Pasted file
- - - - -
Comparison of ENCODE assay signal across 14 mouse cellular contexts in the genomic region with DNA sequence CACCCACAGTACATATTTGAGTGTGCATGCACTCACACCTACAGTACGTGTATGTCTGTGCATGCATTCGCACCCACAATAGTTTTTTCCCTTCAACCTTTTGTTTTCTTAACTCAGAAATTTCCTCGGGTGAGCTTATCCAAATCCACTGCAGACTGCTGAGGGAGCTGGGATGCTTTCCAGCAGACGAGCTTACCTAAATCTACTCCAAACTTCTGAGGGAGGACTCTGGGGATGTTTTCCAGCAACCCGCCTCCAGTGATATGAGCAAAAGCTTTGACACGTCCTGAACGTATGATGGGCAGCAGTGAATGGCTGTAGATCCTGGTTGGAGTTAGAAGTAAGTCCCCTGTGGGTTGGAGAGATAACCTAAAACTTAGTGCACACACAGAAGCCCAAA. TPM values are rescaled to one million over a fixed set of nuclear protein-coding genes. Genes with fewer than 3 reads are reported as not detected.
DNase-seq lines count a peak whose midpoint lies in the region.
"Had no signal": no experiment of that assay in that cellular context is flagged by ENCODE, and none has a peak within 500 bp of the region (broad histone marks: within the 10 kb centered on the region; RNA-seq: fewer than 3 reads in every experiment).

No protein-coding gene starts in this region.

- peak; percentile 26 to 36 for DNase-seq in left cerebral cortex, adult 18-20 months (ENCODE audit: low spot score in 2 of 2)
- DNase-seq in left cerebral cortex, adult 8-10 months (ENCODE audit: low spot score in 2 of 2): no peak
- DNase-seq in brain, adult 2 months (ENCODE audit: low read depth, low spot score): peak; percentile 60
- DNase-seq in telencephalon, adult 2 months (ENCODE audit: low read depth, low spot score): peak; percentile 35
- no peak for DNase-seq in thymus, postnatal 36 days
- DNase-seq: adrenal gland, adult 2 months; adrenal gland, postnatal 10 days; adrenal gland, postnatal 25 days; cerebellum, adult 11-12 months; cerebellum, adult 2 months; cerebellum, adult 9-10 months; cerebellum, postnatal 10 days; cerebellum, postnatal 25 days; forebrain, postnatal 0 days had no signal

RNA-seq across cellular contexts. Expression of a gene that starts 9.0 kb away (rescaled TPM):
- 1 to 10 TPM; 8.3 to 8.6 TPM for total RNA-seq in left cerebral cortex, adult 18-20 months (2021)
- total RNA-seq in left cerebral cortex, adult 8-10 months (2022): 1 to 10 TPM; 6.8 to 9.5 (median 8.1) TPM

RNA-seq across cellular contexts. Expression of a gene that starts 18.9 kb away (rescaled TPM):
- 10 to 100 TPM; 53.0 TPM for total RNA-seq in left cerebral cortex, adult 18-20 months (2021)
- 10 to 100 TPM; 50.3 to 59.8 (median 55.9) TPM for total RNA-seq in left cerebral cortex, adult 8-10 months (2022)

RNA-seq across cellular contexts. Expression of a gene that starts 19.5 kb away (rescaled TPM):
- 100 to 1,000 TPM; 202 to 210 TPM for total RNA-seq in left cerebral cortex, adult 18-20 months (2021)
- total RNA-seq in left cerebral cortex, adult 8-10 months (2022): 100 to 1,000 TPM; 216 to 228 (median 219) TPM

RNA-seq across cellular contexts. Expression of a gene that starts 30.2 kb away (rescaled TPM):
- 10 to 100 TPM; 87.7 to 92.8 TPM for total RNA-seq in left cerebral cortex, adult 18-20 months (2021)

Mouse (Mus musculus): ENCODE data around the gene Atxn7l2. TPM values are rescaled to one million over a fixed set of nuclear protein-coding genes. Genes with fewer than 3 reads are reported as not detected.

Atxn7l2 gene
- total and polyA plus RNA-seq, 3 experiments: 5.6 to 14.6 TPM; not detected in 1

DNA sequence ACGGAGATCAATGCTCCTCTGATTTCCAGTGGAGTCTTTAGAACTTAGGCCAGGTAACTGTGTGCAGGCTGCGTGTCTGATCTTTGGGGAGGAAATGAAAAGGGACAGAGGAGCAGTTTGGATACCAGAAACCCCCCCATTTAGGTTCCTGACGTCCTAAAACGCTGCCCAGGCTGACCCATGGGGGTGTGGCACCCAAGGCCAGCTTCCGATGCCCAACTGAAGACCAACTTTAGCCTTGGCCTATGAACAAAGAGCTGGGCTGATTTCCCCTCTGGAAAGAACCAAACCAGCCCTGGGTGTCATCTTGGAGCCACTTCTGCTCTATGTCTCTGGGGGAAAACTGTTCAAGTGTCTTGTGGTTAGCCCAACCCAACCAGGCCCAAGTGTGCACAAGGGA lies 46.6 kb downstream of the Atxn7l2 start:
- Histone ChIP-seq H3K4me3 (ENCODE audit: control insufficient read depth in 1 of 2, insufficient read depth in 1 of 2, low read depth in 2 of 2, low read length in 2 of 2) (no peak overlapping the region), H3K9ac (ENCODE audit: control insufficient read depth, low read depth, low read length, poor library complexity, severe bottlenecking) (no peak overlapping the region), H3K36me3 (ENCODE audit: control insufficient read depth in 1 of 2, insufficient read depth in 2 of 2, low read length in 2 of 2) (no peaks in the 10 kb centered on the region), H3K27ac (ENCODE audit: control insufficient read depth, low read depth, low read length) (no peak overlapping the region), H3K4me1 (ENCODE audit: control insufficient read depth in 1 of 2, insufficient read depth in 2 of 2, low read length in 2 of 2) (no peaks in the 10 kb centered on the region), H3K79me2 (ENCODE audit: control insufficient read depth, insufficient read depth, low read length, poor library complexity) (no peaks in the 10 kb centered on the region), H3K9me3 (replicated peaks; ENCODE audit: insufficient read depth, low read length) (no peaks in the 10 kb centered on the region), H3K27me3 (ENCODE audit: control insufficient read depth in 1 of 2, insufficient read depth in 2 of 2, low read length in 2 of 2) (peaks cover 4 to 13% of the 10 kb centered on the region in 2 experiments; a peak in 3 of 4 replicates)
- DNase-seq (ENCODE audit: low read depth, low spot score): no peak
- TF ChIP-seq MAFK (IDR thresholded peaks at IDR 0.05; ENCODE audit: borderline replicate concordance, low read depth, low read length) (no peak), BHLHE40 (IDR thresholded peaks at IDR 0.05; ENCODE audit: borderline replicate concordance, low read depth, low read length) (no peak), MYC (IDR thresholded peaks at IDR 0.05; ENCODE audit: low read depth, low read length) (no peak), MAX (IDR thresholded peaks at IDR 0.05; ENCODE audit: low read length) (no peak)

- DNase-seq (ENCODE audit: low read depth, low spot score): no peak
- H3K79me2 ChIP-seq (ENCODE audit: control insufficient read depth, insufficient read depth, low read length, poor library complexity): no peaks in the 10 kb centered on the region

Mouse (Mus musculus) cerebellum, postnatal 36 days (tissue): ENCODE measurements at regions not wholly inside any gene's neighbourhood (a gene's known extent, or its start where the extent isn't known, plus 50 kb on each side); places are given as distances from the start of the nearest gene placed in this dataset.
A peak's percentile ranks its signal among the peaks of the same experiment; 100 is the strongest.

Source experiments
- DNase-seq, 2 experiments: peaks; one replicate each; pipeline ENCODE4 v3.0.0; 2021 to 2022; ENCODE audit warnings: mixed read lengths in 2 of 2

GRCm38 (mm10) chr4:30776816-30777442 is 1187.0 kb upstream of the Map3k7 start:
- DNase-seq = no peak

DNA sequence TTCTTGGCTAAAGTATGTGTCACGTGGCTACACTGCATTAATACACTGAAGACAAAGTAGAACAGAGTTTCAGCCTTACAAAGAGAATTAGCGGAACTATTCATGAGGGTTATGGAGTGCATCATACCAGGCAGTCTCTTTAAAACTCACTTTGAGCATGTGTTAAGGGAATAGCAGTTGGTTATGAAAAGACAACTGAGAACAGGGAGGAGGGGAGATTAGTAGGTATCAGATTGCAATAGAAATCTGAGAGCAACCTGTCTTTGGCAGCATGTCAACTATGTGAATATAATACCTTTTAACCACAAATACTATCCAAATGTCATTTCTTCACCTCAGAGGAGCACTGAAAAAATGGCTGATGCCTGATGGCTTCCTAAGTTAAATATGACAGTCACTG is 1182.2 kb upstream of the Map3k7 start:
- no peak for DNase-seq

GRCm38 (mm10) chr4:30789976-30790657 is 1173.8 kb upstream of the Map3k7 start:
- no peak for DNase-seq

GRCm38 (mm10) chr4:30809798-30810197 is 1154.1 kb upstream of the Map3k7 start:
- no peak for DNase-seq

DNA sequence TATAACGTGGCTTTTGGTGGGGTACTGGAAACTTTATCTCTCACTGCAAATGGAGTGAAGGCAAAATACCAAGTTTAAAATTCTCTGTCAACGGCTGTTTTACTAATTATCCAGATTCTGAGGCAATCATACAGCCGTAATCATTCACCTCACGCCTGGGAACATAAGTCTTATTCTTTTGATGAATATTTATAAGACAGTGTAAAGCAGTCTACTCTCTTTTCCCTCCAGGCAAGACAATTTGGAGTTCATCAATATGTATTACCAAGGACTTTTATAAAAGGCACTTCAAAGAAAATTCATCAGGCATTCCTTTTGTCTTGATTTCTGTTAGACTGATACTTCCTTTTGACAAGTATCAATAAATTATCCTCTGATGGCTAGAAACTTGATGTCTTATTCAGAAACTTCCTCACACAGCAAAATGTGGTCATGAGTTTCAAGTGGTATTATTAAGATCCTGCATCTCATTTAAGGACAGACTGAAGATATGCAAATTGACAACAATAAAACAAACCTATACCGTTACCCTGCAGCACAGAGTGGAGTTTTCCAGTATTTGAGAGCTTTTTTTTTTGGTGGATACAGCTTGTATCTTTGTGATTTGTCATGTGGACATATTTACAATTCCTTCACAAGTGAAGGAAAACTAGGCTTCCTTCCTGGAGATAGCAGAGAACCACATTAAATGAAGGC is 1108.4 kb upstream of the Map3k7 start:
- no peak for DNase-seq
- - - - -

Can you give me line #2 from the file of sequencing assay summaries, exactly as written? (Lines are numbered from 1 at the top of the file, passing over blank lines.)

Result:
DNase-seq lines count a peak whose midpoint lies in the region.